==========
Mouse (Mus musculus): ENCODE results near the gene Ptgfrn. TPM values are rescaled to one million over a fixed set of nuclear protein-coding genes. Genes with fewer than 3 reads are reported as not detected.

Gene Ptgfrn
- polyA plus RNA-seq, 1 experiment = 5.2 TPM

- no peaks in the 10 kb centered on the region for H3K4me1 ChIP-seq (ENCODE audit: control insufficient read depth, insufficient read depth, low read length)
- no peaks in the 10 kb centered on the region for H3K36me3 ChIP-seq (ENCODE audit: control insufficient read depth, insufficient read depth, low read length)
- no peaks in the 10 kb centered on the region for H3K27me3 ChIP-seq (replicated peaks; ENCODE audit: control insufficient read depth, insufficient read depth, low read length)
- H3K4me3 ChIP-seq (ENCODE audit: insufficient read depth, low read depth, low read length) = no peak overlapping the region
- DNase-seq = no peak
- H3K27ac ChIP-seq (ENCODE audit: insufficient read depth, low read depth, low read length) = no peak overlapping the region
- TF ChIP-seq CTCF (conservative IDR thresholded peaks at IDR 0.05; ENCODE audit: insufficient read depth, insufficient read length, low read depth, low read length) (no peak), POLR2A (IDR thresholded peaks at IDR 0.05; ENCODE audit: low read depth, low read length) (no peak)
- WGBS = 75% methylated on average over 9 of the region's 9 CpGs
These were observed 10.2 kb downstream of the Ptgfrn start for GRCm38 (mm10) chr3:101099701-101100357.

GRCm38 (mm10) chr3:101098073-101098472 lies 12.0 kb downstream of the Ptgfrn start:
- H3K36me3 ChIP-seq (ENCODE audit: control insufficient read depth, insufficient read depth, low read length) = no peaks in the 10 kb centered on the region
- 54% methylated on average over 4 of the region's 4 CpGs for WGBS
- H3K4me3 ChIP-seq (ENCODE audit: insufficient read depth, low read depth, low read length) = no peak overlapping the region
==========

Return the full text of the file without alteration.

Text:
Mouse (Mus musculus): ENCODE results near the gene Ptgfrn. TPM values are rescaled to one million over a fixed set of nuclear protein-coding genes. Genes with fewer than 3 reads are reported as not detected.

Gene Ptgfrn
- polyA plus RNA-seq, 1 experiment = 5.2 TPM

- no peaks in the 10 kb centered on the region for H3K4me1 ChIP-seq (ENCODE audit: control insufficient read depth, insufficient read depth, low read length)
- no peaks in the 10 kb centered on the region for H3K36me3 ChIP-seq (ENCODE audit: control insufficient read depth, insufficient read depth, low read length)
- no peaks in the 10 kb centered on the region for H3K27me3 ChIP-seq (replicated peaks; ENCODE audit: control insufficient read depth, insufficient read depth, low read length)
- H3K4me3 ChIP-seq (ENCODE audit: insufficient read depth, low read depth, low read length) = no peak overlapping the region
- DNase-seq = no peak
- H3K27ac ChIP-seq (ENCODE audit: insufficient read depth, low read depth, low read length) = no peak overlapping the region
- TF ChIP-seq CTCF (conservative IDR thresholded peaks at IDR 0.05; ENCODE audit: insufficient read depth, insufficient read length, low read depth, low read length) (no peak), POLR2A (IDR thresholded peaks at IDR 0.05; ENCODE audit: low read depth, low read length) (no peak)
- WGBS = 75% methylated on average over 9 of the region's 9 CpGs
These were observed 10.2 kb downstream of the Ptgfrn start for GRCm38 (mm10) chr3:101099701-101100357.

GRCm38 (mm10) chr3:101098073-101098472 lies 12.0 kb downstream of the Ptgfrn start:
- H3K36me3 ChIP-seq (ENCODE audit: control insufficient read depth, insufficient read depth, low read length) = no peaks in the 10 kb centered on the region
- 54% methylated on average over 4 of the region's 4 CpGs for WGBS
- H3K4me3 ChIP-seq (ENCODE audit: insufficient read depth, low read depth, low read length) = no peak overlapping the region